Procurement · 25 September 2017

Number of UK firms using cryptocurrencies expected to double in 2018

Coins money falling vector illustration, flat style dropping gold coins, isolated on color background
Business owners claimed to have saved £5,500 per year having invested in fintech products

A fifth of UK business owners will be using cryptocurrencies to process payments in 2018, new research has suggested.

In a study of almost 3,500 business owners in Britain, invoice finance firm MarketInvoice assessed decision makers on their awareness of financial technology (fintech) products and services, and how far they would go in adopting new developments.

Overall, 89 per cent of respondents had never used cryptocurrency, like Bitcoin, before. But despite low use so far, awareness seems to be growing – over one in five expected currencies like bitcoin to feature in their payment transactions over the next 12 months.

What are cryptocurrencies?

Cryptocurrency is a digital or virtual currency. The defining characteristic of cryptocurrency is the absence of a centralised repository, meaning it cannot be manipulated by government and is immune to interference.

A primary benefit of cryptocurrency is the ease at which funds can be transferred, with processing fees at a minimum. However, the data-based nature of virtual currencies means a cryptocurrency balance that isn’t backed up could be wiped out by a computer crash.

Bitcoin, likely the most well-known cryptocurrency, was launched in 2009 as the world’s first decentralised currency. Since then, Bitcoin has acted as acted as a peer-to-peer enabler for transactions between users. As a company, Bitcoin has been subject to at least 40 thefts, exceeding millions of dollars in value.

The digital Liverpool Pound is powered by the same blockchain technology as cryptocurrencies

Greater adoption of fintech

Wider findings revealed a greater adoption among British business owners of fintech products, alledgedly saving £4.6bn every year, according to the research.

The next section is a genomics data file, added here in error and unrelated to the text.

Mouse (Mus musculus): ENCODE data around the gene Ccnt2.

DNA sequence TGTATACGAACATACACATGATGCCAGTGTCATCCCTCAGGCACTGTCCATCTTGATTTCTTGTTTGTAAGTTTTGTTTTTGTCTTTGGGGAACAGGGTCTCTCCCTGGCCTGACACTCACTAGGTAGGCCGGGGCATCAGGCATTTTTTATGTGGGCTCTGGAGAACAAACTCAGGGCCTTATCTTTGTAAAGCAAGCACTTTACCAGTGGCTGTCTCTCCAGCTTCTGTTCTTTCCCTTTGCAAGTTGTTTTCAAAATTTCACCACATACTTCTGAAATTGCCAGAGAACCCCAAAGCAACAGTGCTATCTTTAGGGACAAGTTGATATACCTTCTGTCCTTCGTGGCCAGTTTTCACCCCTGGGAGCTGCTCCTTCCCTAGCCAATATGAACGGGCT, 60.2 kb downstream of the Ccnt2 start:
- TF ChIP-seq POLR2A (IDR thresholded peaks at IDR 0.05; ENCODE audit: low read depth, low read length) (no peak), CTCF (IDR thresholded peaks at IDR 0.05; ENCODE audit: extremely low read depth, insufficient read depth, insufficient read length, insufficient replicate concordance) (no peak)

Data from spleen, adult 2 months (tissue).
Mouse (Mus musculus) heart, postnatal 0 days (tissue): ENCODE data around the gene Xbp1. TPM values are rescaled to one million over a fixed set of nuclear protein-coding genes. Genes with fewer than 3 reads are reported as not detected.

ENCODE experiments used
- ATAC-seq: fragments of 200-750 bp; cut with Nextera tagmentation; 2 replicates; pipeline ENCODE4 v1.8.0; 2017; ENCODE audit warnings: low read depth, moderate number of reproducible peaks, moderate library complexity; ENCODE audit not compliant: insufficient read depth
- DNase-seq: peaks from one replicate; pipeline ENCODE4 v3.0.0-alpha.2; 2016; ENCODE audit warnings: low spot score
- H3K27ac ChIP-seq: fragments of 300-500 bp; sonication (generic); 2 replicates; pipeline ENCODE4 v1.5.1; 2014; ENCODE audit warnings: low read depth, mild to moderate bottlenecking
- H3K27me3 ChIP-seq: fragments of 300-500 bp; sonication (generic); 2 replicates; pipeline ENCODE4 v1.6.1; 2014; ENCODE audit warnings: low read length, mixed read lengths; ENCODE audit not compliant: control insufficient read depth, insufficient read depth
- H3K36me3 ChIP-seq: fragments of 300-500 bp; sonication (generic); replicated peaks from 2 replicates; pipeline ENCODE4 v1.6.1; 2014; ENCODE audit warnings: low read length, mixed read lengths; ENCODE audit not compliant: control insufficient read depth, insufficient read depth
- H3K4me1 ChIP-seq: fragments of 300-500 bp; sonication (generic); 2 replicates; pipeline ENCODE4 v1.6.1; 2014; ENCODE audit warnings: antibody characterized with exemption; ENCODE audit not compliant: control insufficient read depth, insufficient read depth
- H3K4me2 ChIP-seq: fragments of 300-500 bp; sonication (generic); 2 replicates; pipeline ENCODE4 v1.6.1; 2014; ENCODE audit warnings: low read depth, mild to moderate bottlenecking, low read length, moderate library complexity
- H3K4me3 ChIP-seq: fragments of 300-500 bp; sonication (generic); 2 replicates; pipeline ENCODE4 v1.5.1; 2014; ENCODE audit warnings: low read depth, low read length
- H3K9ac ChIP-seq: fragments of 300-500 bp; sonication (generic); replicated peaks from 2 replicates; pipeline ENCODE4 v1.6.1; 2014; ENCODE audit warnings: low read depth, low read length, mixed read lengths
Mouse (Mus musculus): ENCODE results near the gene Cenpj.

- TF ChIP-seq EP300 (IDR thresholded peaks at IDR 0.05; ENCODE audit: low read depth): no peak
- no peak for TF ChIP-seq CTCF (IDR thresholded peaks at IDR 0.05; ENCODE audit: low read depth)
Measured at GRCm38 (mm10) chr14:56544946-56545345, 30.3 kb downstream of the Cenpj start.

Some 77 per cent of respondents were aware of fintech services, while two-thirds claimed to have adopted at least one fintech application. A fifth claimed to have adopted at least four. On average, respondents reported annual savings of £5,500.

Banking transactions was the primary use for fintech products, the study found, followed by foreign exchange services.

Commenting on the findings, Anil Stocker, CEO and co-founder of MarketInvoice, praised the “remarkable” expansion of tech-driven services in the past five years.

“We know that consumers have been adopting tech applications into all parts of their lives, but our research shows that now UK businesses are also becoming tech-savvy,” Stocker added.

“Fintech applications are revolutionising the way business is being done from how employees report their expenses to the way businesses report their financial performance. Entrepreneurs always seek out the best means to drive their businesses and clearly fintech products and services are becoming a stable part of this approach.”

Business owners were also found to have used fintech products to improve company workflow processes. Two-thirds of respondents were using fintech for staff to report their expenses, while a quarter were using pre-paid debit cards to allocate team budgets.

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Praseeda Nair is the editorial director of Business Advice, and its sister publication for growing businesses, Real Business. She's an impassioned advocate for women in leadership, and likes to profile business owners, advisors and experts in the field of entrepreneurship and management.

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